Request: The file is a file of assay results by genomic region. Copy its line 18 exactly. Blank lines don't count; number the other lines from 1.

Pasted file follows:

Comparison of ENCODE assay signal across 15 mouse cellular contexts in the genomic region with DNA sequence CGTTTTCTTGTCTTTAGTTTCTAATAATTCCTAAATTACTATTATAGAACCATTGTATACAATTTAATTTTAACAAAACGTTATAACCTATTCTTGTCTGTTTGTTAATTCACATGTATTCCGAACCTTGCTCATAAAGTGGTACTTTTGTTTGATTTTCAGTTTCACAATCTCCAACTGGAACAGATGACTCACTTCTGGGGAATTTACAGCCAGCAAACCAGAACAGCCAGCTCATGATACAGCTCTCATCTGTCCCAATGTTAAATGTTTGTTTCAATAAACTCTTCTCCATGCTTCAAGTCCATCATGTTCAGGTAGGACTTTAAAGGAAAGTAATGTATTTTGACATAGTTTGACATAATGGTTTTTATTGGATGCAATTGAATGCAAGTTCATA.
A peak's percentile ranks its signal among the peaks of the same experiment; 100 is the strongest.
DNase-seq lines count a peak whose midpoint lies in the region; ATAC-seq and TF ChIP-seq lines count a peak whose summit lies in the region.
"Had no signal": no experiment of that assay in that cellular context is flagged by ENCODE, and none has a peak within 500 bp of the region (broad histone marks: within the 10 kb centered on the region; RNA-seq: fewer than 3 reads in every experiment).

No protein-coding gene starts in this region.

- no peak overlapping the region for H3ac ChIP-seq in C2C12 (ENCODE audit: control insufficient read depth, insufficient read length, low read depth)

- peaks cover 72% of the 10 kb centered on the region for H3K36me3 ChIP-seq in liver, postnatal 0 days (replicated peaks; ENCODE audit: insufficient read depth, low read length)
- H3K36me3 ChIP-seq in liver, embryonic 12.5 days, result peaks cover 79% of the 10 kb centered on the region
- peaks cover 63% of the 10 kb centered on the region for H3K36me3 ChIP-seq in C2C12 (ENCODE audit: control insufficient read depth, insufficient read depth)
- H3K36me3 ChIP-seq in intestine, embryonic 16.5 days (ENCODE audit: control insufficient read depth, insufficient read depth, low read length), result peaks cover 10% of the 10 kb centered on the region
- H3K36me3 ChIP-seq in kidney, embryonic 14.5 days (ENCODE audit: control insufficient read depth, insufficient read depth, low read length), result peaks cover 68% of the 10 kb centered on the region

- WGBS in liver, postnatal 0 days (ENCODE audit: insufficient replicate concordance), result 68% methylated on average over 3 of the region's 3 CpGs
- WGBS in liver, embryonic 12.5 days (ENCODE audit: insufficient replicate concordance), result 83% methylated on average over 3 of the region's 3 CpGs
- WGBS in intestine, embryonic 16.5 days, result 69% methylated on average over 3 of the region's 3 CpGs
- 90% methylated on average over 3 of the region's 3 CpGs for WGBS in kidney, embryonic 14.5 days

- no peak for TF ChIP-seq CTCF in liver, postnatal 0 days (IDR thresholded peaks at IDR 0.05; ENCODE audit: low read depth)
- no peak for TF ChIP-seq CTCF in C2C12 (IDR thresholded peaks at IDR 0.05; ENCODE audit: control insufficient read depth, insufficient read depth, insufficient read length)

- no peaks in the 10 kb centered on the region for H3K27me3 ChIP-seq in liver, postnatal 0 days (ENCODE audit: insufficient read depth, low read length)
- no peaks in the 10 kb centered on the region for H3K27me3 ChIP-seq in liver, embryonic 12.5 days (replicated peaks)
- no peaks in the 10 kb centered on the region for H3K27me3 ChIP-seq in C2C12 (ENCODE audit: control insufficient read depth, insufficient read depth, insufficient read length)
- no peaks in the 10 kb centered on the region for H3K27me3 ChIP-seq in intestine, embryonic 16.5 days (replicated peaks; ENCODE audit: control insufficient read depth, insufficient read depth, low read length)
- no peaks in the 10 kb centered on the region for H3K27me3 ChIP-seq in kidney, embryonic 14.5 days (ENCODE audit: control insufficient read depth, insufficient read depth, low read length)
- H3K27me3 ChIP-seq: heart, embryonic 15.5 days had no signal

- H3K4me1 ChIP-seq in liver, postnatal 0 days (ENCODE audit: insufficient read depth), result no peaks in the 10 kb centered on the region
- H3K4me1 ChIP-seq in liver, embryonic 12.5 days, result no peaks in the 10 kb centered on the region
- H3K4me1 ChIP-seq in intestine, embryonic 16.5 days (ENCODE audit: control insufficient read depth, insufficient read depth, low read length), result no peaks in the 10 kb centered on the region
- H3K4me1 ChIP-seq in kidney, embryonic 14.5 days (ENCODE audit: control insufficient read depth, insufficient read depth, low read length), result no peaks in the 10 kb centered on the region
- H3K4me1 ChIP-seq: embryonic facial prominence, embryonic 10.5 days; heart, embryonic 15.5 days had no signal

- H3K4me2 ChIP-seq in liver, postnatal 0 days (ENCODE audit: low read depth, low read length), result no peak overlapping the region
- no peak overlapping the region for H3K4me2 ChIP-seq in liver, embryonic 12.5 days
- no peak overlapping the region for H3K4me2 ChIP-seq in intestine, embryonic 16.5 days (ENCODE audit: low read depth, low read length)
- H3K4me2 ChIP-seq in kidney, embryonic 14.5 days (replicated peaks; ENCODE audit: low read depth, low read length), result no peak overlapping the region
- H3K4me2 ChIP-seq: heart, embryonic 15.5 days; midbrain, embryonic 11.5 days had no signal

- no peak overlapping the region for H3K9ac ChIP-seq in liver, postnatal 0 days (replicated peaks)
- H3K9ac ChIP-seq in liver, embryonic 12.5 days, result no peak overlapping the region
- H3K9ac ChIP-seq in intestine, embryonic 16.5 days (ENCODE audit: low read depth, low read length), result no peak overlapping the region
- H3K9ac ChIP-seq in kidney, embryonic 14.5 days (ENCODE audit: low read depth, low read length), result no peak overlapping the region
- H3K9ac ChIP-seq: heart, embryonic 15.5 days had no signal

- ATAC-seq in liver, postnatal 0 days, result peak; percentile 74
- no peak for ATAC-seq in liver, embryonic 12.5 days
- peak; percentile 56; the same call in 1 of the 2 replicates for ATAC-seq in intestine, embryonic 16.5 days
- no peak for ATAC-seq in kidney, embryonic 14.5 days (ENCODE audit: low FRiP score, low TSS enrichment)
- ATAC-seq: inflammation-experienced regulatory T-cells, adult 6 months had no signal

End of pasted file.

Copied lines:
- no peaks in the 10 kb centered on the region for H3K27me3 ChIP-seq in liver, postnatal 0 days (ENCODE audit: insufficient read depth, low read length)